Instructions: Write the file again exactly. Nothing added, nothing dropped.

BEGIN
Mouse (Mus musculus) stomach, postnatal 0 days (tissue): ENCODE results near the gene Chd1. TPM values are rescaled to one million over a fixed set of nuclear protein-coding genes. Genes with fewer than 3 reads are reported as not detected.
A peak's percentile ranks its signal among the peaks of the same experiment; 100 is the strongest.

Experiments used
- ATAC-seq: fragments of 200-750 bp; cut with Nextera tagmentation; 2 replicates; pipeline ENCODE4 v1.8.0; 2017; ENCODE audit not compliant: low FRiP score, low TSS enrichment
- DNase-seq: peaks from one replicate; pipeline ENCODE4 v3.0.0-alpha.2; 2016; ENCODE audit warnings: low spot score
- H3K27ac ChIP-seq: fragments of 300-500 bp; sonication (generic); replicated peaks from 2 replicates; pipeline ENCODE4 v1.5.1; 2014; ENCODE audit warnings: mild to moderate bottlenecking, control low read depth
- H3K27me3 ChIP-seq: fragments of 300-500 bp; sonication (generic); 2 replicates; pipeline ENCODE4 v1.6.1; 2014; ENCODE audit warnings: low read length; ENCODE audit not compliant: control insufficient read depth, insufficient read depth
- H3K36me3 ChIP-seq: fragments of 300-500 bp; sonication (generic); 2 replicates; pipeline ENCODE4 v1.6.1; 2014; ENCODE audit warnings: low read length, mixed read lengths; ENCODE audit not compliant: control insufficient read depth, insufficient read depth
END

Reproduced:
Mouse (Mus musculus) stomach, postnatal 0 days (tissue): ENCODE results near the gene Chd1. TPM values are rescaled to one million over a fixed set of nuclear protein-coding genes. Genes with fewer than 3 reads are reported as not detected.
A peak's percentile ranks its signal among the peaks of the same experiment; 100 is the strongest.

Experiments used
- ATAC-seq: fragments of 200-750 bp; cut with Nextera tagmentation; 2 replicates; pipeline ENCODE4 v1.8.0; 2017; ENCODE audit not compliant: low FRiP score, low TSS enrichment
- DNase-seq: peaks from one replicate; pipeline ENCODE4 v3.0.0-alpha.2; 2016; ENCODE audit warnings: low spot score
- H3K27ac ChIP-seq: fragments of 300-500 bp; sonication (generic); replicated peaks from 2 replicates; pipeline ENCODE4 v1.5.1; 2014; ENCODE audit warnings: mild to moderate bottlenecking, control low read depth
- H3K27me3 ChIP-seq: fragments of 300-500 bp; sonication (generic); 2 replicates; pipeline ENCODE4 v1.6.1; 2014; ENCODE audit warnings: low read length; ENCODE audit not compliant: control insufficient read depth, insufficient read depth
- H3K36me3 ChIP-seq: fragments of 300-500 bp; sonication (generic); 2 replicates; pipeline ENCODE4 v1.6.1; 2014; ENCODE audit warnings: low read length, mixed read lengths; ENCODE audit not compliant: control insufficient read depth, insufficient read depth